Boxing Scene: If he quit tomorrow, he’s a guy who’ll be remembered for a while. Does it motivate him, make him mad, make him laugh, whatever, that the general reaction is that it won’t go well for him Saturday night? Is he pissed off, what vibe do you sense it gives him?

Robert Garcia: No, it doesn’t piss him off. It actually motivates him more. He knows what he can do in the ring. He still hasn’t shown everything he’s got. Mikey’s special. He’s not the only one, but he’s one of the few fighters that have that talent. Those skills that when their opponents are that good, to make them showcase what they’ve got. He’s been able to do it moving up in divisions and winning different titles, but nothing to the challenge where he’s going to be against Spence. Nothing compared to that. This is where he’s going to show what he’s really got.

Boxing Scene: You’ve said this is his dare to be great fight. Fast-forward to Saturday night. What is your reaction going to be if he actually pulls this off?

Robert Garcia: We already know the mentality Mikey has. There’s nothing in reality that I’m going to be able to tell him. I believe him. I believe what he thinks. And I believe that he’s going to pull it off. We’re already thinking like that. So it’s not going to be a surprise if he pulls it off. It’s not going to be a surprise for me or my dad or anyone in the family. It’s going to be a surprise for the rest of the world, which is why Mikey is going to be remembered as one of the greats. But for us, we’re already training for it. We’re already prepared for it. We’re already ready for it. We already know he can do it.

Boxing Scene: If he beats Spence, is he a welterweight from now on?

Robert Garcia: Definitely. I think he’s a welterweight from now on. He’s already built his body to that division. Maybe 140 if a huge fight appeared at 140. But all the big fights are at 147 anyway, so I think it would be at 147, and eventually maybe even challenging for another title at 154. I know Mikey has that in mind and he’d probably move up to challenge another champion at 154. It’s obviously not in my mind right now, but eventually I know that’s what Mikey would want.

Boxing Scene: If he beats Spence, it’s going to be tough to say “No, you can’t possibly do this.”

Robert Garcia: Exactly man, exactly.

Boxing Scene: We’re going to be watching Saturday night. We’re going to be looking for some indication, early, that Mikey can hang with this guy and Mikey can beat this guy. What is it we’re going to see right away that tells us that?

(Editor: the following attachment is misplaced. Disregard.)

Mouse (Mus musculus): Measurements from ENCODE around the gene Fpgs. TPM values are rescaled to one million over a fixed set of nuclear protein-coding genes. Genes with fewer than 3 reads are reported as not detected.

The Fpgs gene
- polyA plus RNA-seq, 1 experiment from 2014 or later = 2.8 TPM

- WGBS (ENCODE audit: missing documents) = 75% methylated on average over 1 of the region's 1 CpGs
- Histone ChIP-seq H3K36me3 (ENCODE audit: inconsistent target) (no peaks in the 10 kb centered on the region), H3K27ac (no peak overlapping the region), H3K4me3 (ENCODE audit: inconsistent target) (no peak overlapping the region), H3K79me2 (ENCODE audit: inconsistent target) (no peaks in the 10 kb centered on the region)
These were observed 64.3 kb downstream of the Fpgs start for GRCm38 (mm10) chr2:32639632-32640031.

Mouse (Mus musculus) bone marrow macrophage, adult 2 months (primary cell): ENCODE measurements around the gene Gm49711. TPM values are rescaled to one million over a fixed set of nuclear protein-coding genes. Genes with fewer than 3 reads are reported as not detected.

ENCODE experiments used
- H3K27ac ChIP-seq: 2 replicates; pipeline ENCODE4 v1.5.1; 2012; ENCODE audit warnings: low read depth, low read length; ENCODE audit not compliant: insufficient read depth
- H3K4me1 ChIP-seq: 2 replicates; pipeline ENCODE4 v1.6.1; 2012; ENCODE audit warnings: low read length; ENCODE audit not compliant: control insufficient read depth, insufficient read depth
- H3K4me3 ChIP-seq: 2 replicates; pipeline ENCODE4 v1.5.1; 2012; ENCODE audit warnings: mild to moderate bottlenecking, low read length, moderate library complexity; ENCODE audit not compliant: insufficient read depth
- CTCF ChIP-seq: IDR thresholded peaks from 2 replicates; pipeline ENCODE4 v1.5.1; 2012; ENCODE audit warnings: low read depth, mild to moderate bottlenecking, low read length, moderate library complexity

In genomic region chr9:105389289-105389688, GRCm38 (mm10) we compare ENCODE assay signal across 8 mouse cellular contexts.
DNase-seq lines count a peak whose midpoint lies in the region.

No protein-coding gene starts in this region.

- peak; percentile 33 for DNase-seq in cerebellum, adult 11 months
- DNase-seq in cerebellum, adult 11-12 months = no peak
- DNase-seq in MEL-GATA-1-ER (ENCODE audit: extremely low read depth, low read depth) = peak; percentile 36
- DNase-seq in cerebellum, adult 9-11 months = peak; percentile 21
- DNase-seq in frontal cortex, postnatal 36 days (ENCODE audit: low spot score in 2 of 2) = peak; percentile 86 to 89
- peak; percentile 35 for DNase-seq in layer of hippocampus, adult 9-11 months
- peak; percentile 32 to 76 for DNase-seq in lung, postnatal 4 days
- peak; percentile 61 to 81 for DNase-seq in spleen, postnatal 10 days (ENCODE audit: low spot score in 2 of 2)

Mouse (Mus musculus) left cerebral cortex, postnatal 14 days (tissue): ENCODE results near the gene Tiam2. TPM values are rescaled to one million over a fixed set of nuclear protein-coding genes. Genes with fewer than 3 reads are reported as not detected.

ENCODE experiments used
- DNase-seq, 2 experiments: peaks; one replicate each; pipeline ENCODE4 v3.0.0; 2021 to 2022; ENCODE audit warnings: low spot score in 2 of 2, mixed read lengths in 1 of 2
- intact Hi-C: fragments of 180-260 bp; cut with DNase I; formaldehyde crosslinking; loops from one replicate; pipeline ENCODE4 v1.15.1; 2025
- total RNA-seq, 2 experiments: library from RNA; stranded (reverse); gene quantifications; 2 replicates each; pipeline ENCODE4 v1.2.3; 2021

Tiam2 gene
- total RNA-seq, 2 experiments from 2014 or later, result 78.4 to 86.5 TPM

Robert Garcia: Mikey’s very smart. He’s going to fight very smart. He’s going to start off very smart. But he’s not going to be getting hit. He’s not going to be getting hit, and he’s gonna be landing – I’m not going to say hard punches, because he’s not going to go all out, obviously he’s the smaller guy and we’re not going to go out looking for the knockout – so Mikey’s going to fight very smart and try to win round by round.

* * * * * * * * * *

This week’s legit title-fight schedule:


IBF junior lightweight title – Philadelphia, Pennsylvania
Tevin Farmer (champion/No. 10 IWBR) vs. Jono Carroll (No. 4 IBF/No. 31 IWBR)
Farmer (28-4-1, 6 KO): Third title defense; Seven decisions in seven Philadelphia fights (7-0, 0 KO)
Carroll (16-0-1, 3 KO): First title fight; First fight in the United States
Fitzbitz says: The visiting Irishman won’t be a cakewalk. But Farmer has built a nice little run for himself on home turf and he needs to keep winning to get big dates at 130. Farmer by decision (85/15)


IBF welterweight title – Arlington, Texas
Errol Spence Jr. (champion/No. 2 IWBR) vs. Mikey Garcia (Unranked IBF/Unranked IWBR)
Spence (24-0, 21 KO): Third title defense; Eleven straight wins by KO/TKO (57 total rounds)
Garcia (39-0, 30 KO): Eighth title fight (7-0); Never weighed in heavier than 139 1/2 pounds
Fitzbitz says: It’s a super intriguing fight and I admire Garcia to death for daring to be great against such a talented foe. But that’s just it. Spence is the best at 147, and Garcia’s not. Spence in 9 (75/25)

IBO cruiserweight title – Kempton Park, South Africa
Kevin Lerena (champion/No. 6 IWBR) vs. Artur Mann (No. 21 IBO/No. 43 IWBR)
Lerena (21-1, 9 KO): Third title defense; Six straight wins in scheduled 12-rounders (6-0, 2 KO)
Mann (15-0, 8 KO): First title fight; Second fight scheduled for 12 rounds (1-0, 0 KO)
Fitzbitz says: Lerena is building some steam among the cruiserweights, and though Mann isn’t a slouch, there’s a reason he’s ranked in the 40s and the champ is single digits. Lerena by decision (90/10)

WBO flyweight title – Gifu, Japan
Kosei Tanaka (champion/No. 1 IWBR) vs. Ryoichi Taguchi (No. 4 WBO/Unranked IWBR)
Tanaka (12-0, 7 KO): First title defense; Already held WBO titles at 105 and 108 pounds (three defenses)
Taguchi (27-3-2, 12 KO): Tenth title fight (7-1-1); Held WBA/IBF titles at 108 pounds (seven defenses)
Fitzbitz says: Taguchi might get a favorite’s nod against a lot of flyweights. But Tanaka’s shown elite-level stuff in a dozen fights and he’s just too much of a commodity here. Tanaka by decision (85/15)

Last week’s picks: 3-0 (WIN: Bivol, Porter, Hooker)
2019 picks record: 18-3 (85.7 percent)
Overall picks record: 1,030-346 (74.8 percent)

NOTE: Fights previewed are only those involving a sanctioning body’s full-fledged title-holder – no interim, diamond, silver, etc. Fights for WBA “world championships” are only included if no “super champion” exists in the weight class.

Lyle Fitzsimmons has covered professional boxing since 1995 and written a weekly column for Boxing Scene since 2008. He is a full voting member of the Boxing Writers Association of America. Reach him at [email protected] or follow him on Twitter – @fitzbitz.